Salt prints – Not setbacks only learning curve

The same image of the last post, plus two images that I really will love to have beautifully printed.

But, art is not a safe place, when it becomes so efficient that you can count with the notion of control it becomes BORING. At least for me off course, I lack the patience or is simply that I’m unable of find stability in anything. Anyway… here we go again.
The eternal image from the web

Salt print, image from the web employed as a learning tool. Canson paper.
Salt print, image from the web employed as a learning tool, original from Carmelo Blázquez Jiménez. Canson paper.
Original image from Carmelo Blázquez Jiménez, you can see it here.

The two images I love so much.

The first one is from Miguel Boller a friend with whom I’ve been working recently in projects of design about the Nasa People, their history and traditions<.

I think the problem was the salt, still dealing with that issue.

Here is the original image.

Salt print original of Miguel Boller, watercolor paper.
Salt print original of Miguel Boller, watercolor paper.

The second one is another image I really love. Is from Javier Liz, you can see the original here. It reminds me so much of my bro Yuluts and even of my own childhood when in vacations we traveled to my grandma’s house.

Before and after fixer scans.

Javier Liz's image, salt print after fixer, watercolor paper.
Javier Liz’s image, salt print after fixer, watercolor paper.
Javier Liz's image, salt print before fixer, watercolor paper.
Javier Liz’s image, salt print before fixer, watercolor paper.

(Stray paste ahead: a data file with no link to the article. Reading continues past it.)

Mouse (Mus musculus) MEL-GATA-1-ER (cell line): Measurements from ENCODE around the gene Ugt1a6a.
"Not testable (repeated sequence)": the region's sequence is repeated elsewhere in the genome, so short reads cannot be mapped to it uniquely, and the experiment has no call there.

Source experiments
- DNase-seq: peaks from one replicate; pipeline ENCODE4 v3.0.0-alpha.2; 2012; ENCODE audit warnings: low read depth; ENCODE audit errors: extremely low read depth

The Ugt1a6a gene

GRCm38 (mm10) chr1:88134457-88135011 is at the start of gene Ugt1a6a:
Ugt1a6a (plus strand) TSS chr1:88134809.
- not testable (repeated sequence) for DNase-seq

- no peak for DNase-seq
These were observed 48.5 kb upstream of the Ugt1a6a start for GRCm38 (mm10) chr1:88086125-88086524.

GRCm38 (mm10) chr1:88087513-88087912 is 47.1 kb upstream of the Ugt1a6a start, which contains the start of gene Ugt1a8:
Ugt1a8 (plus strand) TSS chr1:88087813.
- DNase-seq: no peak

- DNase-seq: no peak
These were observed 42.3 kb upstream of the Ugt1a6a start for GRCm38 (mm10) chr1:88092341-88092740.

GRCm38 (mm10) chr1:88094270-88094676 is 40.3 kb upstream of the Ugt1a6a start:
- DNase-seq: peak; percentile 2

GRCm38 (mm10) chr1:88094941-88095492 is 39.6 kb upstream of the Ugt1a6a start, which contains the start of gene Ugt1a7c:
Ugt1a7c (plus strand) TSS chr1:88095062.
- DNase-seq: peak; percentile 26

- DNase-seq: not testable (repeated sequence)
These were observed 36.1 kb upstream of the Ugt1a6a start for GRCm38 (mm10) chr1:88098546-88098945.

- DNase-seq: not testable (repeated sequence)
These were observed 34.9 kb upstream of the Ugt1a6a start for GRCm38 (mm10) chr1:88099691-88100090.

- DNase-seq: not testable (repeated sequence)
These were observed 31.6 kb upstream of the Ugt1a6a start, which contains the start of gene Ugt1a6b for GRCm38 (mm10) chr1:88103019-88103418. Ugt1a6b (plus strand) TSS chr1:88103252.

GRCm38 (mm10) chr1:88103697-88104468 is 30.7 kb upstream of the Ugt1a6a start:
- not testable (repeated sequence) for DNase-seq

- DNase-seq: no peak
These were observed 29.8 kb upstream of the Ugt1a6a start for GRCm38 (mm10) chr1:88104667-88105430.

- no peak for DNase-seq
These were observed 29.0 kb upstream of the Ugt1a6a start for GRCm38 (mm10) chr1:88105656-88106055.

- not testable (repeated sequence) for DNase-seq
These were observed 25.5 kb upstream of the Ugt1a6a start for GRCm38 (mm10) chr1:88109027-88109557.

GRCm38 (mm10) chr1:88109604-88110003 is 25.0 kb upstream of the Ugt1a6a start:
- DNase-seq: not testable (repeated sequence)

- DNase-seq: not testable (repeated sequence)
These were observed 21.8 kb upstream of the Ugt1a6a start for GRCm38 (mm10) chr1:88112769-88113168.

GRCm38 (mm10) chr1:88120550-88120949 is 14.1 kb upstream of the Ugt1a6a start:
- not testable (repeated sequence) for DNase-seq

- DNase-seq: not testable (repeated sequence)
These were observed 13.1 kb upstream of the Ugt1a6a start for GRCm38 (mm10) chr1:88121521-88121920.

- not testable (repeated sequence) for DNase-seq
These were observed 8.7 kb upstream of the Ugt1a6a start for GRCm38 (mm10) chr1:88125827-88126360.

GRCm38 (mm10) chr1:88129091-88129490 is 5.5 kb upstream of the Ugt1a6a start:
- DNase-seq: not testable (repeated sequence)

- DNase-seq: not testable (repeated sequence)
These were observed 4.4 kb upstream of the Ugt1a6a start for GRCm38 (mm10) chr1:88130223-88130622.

There was something with the chemistry those days, the black stain again, in these photographs I really don’t like it.

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Faceless – salt print

Salt print, original from Carmelo Blásquez, employed like a learning tool
Salt print, original from Carmelo Blásquez, employed like a learning tool

Original image here.

There’s a great short article of Gonzalo Bénard called: Anonymous: defaced, unfaced, 2faced and overfaced, in it he talks about the very common “de-identification of one” in photography.

I differ a bit of Bénard appreciation about the possible origins of this practice, for me that process is directly linked with one of the basic frames in which photography was born: The industrial era, and with it, the speed of life and travel.

That velocity loved for the futurists have the effect of blur faces, landscapes and even relationships. Every day we see hundred of people in an small travel downtown, to the work or in a trip. But almost all the faces of those people are not more than shadows erased by the speed of our journeys.

We have become faceless people among streets full of faceless people. We can cope with all the visual input we receive and for that reason our brains have to decide what deserves a minimum of pregnance in our mind, the rest is blurred.

Thinking about the psychological consequences of that new reality I always end with the sensation that in some way we have been becoming small versions of Griffin and how H.G. Wells predicted the consequences of a world without faces.

This is another version of one of those images I took from the internet and try to use as an step in my learning process. You can see the other version here (gum print) and here (salt print – double exposure).

Is a salt print over watercolor paper, I don’t know why the black stain on the image, but was love at first sight and that force me to think once again about Gonzalo’s Essay.

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A desolation: Digital version

Self portrait, experimentation with digital sabatiers and HDR captures. I have bipolar disorder and there’s always an overwhelming feeling of loneliness, an inability to explain to others what means to fight all the time with your own mind. That’s a recurrent theme in many of my selfportraits, that’s my own therapy and my way to channel the intensity of some of my mood changes.